Sinocentric elements are sometimes suspected in relations with Japan and Korea. In 2004, for example, Chinese historians demanded that the history of the ancient kingdom of Goguryeo, traditionally part of Korea , should be treated as part of Chinese history, insofar as the kingdom was on the territory of today's People's Republic. The Korean colleagues reacted with indignation.

On the cultural level, Chinese scientists occasionally claim, without conclusive evidence, that “Western” inventions and discoveries were originally based on older Chinese models. Examples of this are the seismograph , the model of which is a Han period water trough with several spouts, or the sea route around the Cape of Good Hope , the discovery of which the Chinese attribute to their Ming-era navigator Zheng He . Joseph Needham is considered to be the originator of this transfusion theory from China , but his sinocentric conclusions are rejected by modern technology historians.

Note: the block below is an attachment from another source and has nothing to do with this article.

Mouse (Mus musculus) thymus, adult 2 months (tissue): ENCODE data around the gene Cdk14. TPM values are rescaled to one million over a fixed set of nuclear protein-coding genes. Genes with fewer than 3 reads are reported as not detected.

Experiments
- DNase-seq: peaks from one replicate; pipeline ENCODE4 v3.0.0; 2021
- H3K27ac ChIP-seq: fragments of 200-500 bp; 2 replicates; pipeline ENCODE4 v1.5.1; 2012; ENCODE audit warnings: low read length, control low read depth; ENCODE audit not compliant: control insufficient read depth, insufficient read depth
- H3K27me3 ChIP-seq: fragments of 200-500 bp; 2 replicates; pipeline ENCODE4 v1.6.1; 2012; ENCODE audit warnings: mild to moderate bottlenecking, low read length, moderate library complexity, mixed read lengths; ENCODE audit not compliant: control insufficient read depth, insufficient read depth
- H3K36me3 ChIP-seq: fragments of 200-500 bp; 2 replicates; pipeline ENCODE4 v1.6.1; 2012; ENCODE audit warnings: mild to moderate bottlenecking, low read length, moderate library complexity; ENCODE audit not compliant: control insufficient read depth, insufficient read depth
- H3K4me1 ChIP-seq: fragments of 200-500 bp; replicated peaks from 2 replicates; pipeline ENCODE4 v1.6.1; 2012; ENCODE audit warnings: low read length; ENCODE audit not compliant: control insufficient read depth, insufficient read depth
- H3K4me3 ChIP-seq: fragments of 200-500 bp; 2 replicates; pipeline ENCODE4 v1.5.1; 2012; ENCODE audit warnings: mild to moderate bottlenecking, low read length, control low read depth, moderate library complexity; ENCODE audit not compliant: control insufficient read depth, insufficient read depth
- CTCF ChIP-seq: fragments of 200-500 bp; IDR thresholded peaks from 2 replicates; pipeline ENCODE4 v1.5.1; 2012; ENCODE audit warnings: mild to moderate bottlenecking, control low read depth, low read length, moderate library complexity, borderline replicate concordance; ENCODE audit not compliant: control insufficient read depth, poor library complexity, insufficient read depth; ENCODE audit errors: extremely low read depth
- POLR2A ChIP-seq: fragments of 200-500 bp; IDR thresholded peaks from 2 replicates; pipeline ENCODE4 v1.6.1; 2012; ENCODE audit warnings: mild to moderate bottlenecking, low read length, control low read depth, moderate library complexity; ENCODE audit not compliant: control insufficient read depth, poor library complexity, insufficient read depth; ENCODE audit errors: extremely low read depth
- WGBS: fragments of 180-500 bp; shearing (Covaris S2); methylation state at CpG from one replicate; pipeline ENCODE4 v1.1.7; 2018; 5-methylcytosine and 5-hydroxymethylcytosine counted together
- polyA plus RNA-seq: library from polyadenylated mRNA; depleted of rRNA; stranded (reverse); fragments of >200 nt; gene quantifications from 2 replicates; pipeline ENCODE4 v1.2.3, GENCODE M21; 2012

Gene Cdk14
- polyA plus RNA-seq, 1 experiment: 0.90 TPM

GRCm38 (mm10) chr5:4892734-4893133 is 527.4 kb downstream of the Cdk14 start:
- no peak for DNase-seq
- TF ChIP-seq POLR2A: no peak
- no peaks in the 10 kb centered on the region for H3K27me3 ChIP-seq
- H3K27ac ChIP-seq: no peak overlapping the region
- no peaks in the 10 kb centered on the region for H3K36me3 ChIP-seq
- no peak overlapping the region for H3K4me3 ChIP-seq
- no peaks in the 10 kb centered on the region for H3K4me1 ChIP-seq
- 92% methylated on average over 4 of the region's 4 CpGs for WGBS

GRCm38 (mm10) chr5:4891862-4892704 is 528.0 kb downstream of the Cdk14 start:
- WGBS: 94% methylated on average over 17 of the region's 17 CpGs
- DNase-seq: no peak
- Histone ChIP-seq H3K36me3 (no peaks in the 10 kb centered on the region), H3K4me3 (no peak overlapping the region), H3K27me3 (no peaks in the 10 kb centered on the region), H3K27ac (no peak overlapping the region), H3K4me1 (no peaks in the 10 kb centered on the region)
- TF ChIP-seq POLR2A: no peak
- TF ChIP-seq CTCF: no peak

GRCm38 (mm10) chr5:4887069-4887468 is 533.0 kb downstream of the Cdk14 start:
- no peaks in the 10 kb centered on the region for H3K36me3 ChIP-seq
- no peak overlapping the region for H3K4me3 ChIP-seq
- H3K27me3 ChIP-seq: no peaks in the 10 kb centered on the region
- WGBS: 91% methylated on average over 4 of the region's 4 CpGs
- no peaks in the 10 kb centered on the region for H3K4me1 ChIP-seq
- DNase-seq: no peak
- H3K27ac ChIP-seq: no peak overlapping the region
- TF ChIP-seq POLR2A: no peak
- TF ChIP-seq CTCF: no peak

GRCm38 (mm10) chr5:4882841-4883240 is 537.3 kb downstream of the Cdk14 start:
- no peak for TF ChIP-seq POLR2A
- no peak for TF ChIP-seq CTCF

Criticism of the sinocentrism concept

Critics of this theory argue against the concept of sinocentrism that it was created solely to foment anti-Chinese sentiments. China has been a peace-loving state for almost its entire history, which posed no threat to its neighbors. The territorial expansion of the empire took place mainly in times of foreign rule, especially during the Mongolian Yuan and Manchurian Qing dynasties. China has also never imposed its culture on other peoples, rather it has been received by Korea or Japan on a voluntary basis. The achievements of other peoples have also been recognized. In Beijing, for example, great honors were given to the Korean inventor of printing with movable type. Even Marco Polo and the first Jesuits , regardless of ideological differences, the Chinese met with great respect for their abilities.